Welcome Guest! YouRememberThat.com is 100% FREE & fast to join! Upload, comment, create your own profile and more!



Check our brand new site TheRetroSite , although YouRememberThat will remain for quite some time we expect this new site to be our new home. Click over and create your account on the new mobile friendly and flexible site today!
Search
Search:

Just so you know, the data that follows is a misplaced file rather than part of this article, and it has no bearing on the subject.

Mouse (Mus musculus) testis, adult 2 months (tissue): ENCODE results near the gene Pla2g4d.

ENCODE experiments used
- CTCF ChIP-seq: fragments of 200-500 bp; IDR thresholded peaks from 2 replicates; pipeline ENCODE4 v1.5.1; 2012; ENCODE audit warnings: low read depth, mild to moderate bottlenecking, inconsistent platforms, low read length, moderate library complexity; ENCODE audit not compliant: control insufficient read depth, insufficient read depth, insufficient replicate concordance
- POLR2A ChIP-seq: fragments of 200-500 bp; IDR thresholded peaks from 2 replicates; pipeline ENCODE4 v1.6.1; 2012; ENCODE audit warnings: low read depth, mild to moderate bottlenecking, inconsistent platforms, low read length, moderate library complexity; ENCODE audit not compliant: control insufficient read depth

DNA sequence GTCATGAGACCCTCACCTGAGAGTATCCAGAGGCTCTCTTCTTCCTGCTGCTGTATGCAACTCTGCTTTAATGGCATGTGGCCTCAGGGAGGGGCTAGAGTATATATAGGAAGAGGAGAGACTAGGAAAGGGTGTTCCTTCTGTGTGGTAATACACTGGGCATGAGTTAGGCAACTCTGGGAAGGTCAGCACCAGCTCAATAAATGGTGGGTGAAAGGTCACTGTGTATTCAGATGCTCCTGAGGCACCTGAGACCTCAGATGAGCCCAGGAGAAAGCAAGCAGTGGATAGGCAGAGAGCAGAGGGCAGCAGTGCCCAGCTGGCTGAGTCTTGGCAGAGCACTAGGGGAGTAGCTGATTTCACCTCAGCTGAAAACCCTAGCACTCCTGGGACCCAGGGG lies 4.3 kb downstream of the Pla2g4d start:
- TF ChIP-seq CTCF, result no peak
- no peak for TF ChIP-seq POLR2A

Fatty Arbuckle Scandal 1921 One of the most tragic figures in movie history was Roscoe (Fatty) Arbuckle. A onetime cabaret singer, Arbuckle was among the most popular actors in silent comedies from 1914 to 1921. Starting as an extra at Keystone Studios, the surprisingly nimble Arbuckle quickly graduated to starring roles in the studio's slapstick comedy films where he was noted for his terrific accuracy in throwing pies and other missiles. Later, like Charlie Chaplin, Arbuckle matured as a performer, adding brilliantly subtle aspects to his comedy routines. A box-office favorite, he was making a seven-figure salary at Paramount Pictures in 1921. Midway through that year Arbuckle was so popular that he was put to work on three feature comedy films simultaneously! Shortly after completing them, Arbuckle's career abruptly ended in scandal. He was accused of sexually assaulting small-time actress Virginia Rappe at a party he was hosting in a suite at the St. Francis Hotel in San Francisco on Labor Day 1921. Rappe died four days later in a maternity hosptal of peritonitis from a ruptured bladder, presumably caused by the 266-pound Arbuckle forcing himself on her. (There was also an apocryphal story of Rappe being raped with a champagne or cola bottle. How this slanderous story started is anyone's guess.) Rappe had become violently ill and irrational at the party. Arbuckle and several partygoers tried to succor Rappe and eventually moved her to another hotel room where she was examined by three different doctors over the next three days. A postmortem on Rappe's body found no signs of sexual assault whatsoever. In all likelihood Rappe death's was due to medical negligence or malpractice. Moreover, Rappe was hardly the virginal victim that the popular press and D.A.'s office portrayed her to be. The mistress of director Henry Lehrman, Rappe had had at least four abortions by the time she was 16, she had an out-of-wedlock child that she had abandoned, and she was afflicted with gonorrhea. In the summer of 1921 the 26-year-old Rappe, who hadn't had an acting job in two years, recently underwent another illegal abortion. Rappe was also suffering from a chronic illness that was exacerbated by her taste for poor-quality Prohibition booze. The accusations against Arbuckle were based solely on a malicious complaint fabricated by party attendee Maude Delmont, a known extortionist who claimed to be a "lifelong friend" of Rappe's--but had only known Rappe for two days prior to the Labor Day party. Arbuckle was astounded when a horde of reporters descended upon his Hollywood mansion to tell him he was being investigated for rape and possible murder charges in Rappe's death. Beginning in late September, Arbuckle was tried three times for rape and manslaughter in the space of seven months. He spent $700,000 on legal fees to beat the bogus charges. The prosecution's case was absurdly weak and should have been dropped. In fact, complainant Delmont was never called as a witness because her wild story of Arbuckle assaulting Rappe for an hour did not jibe with the physical evidence nor the timeline of events at the party. Nevertheless, the San Francisco D.A.'s office doggedly pursued the charges against Arbuckle because of intense pressure by reformers and moralists. The first two trials resulted in hung juries. At the first trial, Arbuckle fared terrifically when he eagerly took the stand to defend himself. It ended with the jury voting 10-2 in favor of acquittal. One stubborn holdout was a militant feminist so determined to convict Arbuckle that she refused to read any portions of the trial's transcript or listen to other jurors' opinions--to the point of childishly putting her hands over her ears! The second trial, in which Arbuckle's legal team badly advised him not to bother to take the stand because his innocence was obvious, was surprisingly 9-3 in favor of conviction! At the third trial, in April 1922, Arbuckle wisely took the stand. The jury deliberated for a mere six minutes before returning with a not guilty verdict that was loudly cheered by the gallery. Furthermore, the jury also insisted a formal apology to Arbuckle be read into the trials' official transcript. Film historians generally believe Arbuckle was totally innocent of any wrongdoing and was the victim of malicious prosecution. Nevertheless, his acting career abruptly ended because newly appointed Hollywood censorship czar Will Hays banned distributors from showing any Arbuckle comedies despite being acquitted! Although filmdom was deprived of a master comic's work, Arbuckle stayed in movies by directing films under an assumed name. He was just beginning to make an acting comeback--with six two-reel comedie--when died of heart failure in 1933 at age 46. According to Arbuckle biographer David A. Yallop, in an era when Hollywood stars routinely engaged in all sorts of debauchery, Roscoe, ironically, "was probably the most chaste man in Hollywood."